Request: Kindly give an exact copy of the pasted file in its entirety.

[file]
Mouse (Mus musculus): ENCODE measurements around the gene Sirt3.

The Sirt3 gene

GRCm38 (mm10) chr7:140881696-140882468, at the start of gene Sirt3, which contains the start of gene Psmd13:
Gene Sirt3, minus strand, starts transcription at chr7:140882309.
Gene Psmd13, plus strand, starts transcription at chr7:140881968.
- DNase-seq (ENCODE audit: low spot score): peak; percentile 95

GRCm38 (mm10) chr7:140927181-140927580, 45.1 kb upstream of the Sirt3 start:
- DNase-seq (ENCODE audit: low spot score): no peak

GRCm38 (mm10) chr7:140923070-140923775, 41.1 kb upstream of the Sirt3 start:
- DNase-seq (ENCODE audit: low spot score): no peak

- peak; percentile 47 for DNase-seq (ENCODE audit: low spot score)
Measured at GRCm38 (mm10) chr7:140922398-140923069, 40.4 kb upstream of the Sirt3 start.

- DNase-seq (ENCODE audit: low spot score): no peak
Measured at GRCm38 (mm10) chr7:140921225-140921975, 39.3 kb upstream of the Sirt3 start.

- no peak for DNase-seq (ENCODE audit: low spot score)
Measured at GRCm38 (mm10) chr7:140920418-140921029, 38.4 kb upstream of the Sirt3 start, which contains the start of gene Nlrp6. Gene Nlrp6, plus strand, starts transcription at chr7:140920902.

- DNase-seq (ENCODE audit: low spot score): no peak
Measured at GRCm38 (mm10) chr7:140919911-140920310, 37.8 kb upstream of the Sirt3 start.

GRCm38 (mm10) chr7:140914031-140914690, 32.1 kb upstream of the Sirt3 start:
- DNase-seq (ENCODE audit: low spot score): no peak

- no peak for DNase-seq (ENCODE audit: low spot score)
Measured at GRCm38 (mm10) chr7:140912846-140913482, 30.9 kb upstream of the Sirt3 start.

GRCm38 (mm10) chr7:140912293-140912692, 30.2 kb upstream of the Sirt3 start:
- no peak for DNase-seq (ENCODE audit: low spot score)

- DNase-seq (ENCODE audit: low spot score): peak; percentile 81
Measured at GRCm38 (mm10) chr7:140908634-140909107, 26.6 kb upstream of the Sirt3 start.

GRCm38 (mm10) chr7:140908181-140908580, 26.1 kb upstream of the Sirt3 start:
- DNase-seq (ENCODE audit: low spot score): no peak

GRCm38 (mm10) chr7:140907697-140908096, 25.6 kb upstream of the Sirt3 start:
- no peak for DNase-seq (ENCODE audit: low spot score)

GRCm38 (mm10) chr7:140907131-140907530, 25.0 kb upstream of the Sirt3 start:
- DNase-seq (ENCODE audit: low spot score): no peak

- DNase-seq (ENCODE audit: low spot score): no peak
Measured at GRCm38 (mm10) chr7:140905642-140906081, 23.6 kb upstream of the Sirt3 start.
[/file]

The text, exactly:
Mouse (Mus musculus): ENCODE measurements around the gene Sirt3.

The Sirt3 gene

GRCm38 (mm10) chr7:140881696-140882468, at the start of gene Sirt3, which contains the start of gene Psmd13:
Gene Sirt3, minus strand, starts transcription at chr7:140882309.
Gene Psmd13, plus strand, starts transcription at chr7:140881968.
- DNase-seq (ENCODE audit: low spot score): peak; percentile 95

GRCm38 (mm10) chr7:140927181-140927580, 45.1 kb upstream of the Sirt3 start:
- DNase-seq (ENCODE audit: low spot score): no peak

GRCm38 (mm10) chr7:140923070-140923775, 41.1 kb upstream of the Sirt3 start:
- DNase-seq (ENCODE audit: low spot score): no peak

- peak; percentile 47 for DNase-seq (ENCODE audit: low spot score)
Measured at GRCm38 (mm10) chr7:140922398-140923069, 40.4 kb upstream of the Sirt3 start.

- DNase-seq (ENCODE audit: low spot score): no peak
Measured at GRCm38 (mm10) chr7:140921225-140921975, 39.3 kb upstream of the Sirt3 start.

- no peak for DNase-seq (ENCODE audit: low spot score)
Measured at GRCm38 (mm10) chr7:140920418-140921029, 38.4 kb upstream of the Sirt3 start, which contains the start of gene Nlrp6. Gene Nlrp6, plus strand, starts transcription at chr7:140920902.

- DNase-seq (ENCODE audit: low spot score): no peak
Measured at GRCm38 (mm10) chr7:140919911-140920310, 37.8 kb upstream of the Sirt3 start.

GRCm38 (mm10) chr7:140914031-140914690, 32.1 kb upstream of the Sirt3 start:
- DNase-seq (ENCODE audit: low spot score): no peak

- no peak for DNase-seq (ENCODE audit: low spot score)
Measured at GRCm38 (mm10) chr7:140912846-140913482, 30.9 kb upstream of the Sirt3 start.

GRCm38 (mm10) chr7:140912293-140912692, 30.2 kb upstream of the Sirt3 start:
- no peak for DNase-seq (ENCODE audit: low spot score)

- DNase-seq (ENCODE audit: low spot score): peak; percentile 81
Measured at GRCm38 (mm10) chr7:140908634-140909107, 26.6 kb upstream of the Sirt3 start.

GRCm38 (mm10) chr7:140908181-140908580, 26.1 kb upstream of the Sirt3 start:
- DNase-seq (ENCODE audit: low spot score): no peak

GRCm38 (mm10) chr7:140907697-140908096, 25.6 kb upstream of the Sirt3 start:
- no peak for DNase-seq (ENCODE audit: low spot score)

GRCm38 (mm10) chr7:140907131-140907530, 25.0 kb upstream of the Sirt3 start:
- DNase-seq (ENCODE audit: low spot score): no peak

- DNase-seq (ENCODE audit: low spot score): no peak
Measured at GRCm38 (mm10) chr7:140905642-140906081, 23.6 kb upstream of the Sirt3 start.